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One in 20 doesn't sound like much of a chance. But people buy lottery tickets that have a lot less chance, and everyday thousands gamble at casinos all over the country with worse odds, thinking they'll hit. The truth of the matter is one in 20 equals 5 percent of the population. And according to the U.S. Centers for Disease Control and Prevention (CDC), that's the number of people who will get Hepatitis B during their lifetime. Hepatitis B is caused by a virus and affects the liver. (Read about "The Liver")
According to the American Gastroenterological Association, Hepatitis B is passed on by direct contact with blood or body fluids from an infected person. Because of this, many people with hemophilia have an increased risk (Read about "Bleeding Disorders"), as do people who work with blood products. Hepatitis B can also be transmitted by having unprotected sex with an infected person and by injecting drugs. The American Digestive Health Foundation says people who received blood transfusions before 1972 (when hepatitis B blood screening procedures began) are also at risk.
It's also been found that people who live in the same house with someone with a lifelong Hepatitis B infection are at greater risk, according to CDC. So are people who live or work in daily close personal contact with others, such as in homes for the developmentally disabled.
Also at higher risk are people and the children of people born in regions with a high incidence of Hepatitis B, including Southeast Asia, Africa, the Amazon basin, the Pacific Islands and the Middle East. Travel to areas where Hepatitis B is common can also put someone at higher risk.
And babies are at risk too. An infected mother can easily pass on the disease during childbirth. (Read about "Childbirth") That's why every woman should be tested for Hepatitis B early in pregnancy. If the test is positive, there are ways to help the baby avoid being infected. Check with your doctor.
In addition, hepatitis B itself is a risk factor for hepatitis D. (Read about "Hepatitis D")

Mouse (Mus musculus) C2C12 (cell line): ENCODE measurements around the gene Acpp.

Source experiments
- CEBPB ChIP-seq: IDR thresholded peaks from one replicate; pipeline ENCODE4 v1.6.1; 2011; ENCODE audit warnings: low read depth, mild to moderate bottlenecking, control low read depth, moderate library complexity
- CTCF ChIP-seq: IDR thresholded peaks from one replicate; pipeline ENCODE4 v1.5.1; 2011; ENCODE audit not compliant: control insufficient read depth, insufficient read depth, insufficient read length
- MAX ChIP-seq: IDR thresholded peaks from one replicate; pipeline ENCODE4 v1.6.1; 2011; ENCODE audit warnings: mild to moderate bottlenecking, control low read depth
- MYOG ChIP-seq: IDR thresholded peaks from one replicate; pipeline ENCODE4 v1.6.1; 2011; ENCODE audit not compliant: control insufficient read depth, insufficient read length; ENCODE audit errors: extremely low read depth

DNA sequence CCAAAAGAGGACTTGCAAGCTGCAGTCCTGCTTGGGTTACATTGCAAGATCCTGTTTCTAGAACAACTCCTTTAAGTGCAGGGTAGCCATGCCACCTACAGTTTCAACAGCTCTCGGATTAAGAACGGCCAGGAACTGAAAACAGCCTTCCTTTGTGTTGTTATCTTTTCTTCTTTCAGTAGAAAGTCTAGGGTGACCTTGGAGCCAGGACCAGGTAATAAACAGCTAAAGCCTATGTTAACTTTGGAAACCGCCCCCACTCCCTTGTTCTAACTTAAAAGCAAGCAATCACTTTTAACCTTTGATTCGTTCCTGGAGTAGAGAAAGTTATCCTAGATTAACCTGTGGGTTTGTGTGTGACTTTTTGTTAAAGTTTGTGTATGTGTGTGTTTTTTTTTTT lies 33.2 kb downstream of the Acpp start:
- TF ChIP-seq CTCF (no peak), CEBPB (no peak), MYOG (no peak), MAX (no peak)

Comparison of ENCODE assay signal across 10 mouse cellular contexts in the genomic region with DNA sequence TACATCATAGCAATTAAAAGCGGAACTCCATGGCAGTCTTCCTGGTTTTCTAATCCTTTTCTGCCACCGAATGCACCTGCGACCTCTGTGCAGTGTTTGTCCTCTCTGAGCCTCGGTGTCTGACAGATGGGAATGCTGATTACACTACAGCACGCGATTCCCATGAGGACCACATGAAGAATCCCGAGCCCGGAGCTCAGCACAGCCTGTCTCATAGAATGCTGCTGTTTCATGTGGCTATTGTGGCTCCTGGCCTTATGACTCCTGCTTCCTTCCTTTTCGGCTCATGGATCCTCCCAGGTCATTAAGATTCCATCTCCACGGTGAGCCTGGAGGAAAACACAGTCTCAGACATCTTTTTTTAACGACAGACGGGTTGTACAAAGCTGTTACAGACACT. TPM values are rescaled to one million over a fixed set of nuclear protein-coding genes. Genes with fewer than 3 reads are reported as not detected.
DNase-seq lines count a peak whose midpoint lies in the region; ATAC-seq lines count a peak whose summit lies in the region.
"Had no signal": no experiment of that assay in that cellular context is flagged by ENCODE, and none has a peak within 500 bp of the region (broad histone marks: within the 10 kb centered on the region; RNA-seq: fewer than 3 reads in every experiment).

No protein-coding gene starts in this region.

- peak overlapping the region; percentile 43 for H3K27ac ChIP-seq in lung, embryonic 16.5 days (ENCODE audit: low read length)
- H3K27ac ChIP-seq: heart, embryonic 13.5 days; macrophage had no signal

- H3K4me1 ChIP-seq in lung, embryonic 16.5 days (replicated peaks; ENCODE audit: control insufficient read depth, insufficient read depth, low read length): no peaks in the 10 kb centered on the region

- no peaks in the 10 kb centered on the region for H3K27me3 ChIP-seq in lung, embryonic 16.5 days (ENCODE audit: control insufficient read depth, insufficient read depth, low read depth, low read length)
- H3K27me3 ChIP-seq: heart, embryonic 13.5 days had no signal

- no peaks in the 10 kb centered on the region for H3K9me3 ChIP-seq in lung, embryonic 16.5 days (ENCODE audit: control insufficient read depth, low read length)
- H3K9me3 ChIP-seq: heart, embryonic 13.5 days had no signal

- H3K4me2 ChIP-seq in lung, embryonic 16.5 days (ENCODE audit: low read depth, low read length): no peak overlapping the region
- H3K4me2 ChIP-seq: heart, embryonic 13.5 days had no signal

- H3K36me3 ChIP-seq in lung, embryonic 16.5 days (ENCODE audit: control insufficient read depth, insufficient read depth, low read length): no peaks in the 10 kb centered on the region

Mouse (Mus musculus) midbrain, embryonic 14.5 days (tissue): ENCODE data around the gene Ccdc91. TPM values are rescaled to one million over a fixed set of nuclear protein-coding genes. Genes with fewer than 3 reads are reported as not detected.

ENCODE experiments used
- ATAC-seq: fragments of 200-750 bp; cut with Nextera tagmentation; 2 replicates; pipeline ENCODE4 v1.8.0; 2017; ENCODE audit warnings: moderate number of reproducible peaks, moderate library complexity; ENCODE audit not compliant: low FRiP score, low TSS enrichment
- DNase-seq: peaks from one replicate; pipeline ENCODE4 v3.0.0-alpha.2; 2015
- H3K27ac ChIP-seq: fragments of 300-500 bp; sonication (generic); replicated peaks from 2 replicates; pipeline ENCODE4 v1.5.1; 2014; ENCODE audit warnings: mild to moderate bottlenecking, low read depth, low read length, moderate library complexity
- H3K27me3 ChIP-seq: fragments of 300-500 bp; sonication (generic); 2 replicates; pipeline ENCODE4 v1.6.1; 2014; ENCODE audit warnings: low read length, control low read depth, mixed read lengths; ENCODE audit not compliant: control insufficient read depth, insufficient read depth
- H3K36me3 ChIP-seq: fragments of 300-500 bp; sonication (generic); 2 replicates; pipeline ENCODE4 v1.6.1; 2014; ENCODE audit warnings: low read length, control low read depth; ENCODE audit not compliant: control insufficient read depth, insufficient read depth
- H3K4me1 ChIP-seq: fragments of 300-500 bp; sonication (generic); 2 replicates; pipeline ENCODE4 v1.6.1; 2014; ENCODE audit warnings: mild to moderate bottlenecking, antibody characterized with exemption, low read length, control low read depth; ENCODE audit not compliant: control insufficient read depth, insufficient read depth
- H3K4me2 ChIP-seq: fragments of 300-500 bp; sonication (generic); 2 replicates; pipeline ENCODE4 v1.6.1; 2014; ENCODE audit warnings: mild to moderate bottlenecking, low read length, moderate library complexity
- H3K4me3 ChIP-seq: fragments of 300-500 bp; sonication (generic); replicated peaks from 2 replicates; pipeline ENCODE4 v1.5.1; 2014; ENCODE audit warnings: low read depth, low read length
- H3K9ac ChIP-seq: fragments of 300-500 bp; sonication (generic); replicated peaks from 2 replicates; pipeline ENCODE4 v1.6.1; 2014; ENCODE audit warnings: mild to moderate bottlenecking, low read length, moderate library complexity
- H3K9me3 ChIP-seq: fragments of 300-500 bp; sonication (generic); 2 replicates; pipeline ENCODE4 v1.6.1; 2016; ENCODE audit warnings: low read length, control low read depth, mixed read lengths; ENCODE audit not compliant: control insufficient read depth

A blood test is the only sure way to know if you have or ever have had Hepatitis B. (Read about "Laboratory Testing") An infected person may also have symptoms, such as:
Often, though, there are no symptoms. There are about one million people in the United States today that carry the Hepatitis B virus. They may be spreading the disease without even knowing it because they don't have any symptoms.
There is a vaccine for Hepatitis B. (Read about "Immunizations") The American Liver Foundation says multiple doses are needed for complete protection. Some school districts are already requiring the series before students are allowed to attend. CDC also recommends the vaccine for:
Hepatitis B is avoidable through immunization. It's important to take steps to protect yourself and the ones you love. For some people who have contracted hepatitis B, there are medications, such as interferon and lamivudine, that have been approved to treat the disease. You should discuss this with your doctor. Over time, even with treatment, hepatitis B may cause so much damage that your liver stops working. If that happens, you will need a liver transplant. (Read about "Transplants")
All Concept Communications material is provided for information only and is neither advice nor a substitute for proper medical care. Consult a qualified healthcare professional who understands your particular history for individual concerns.
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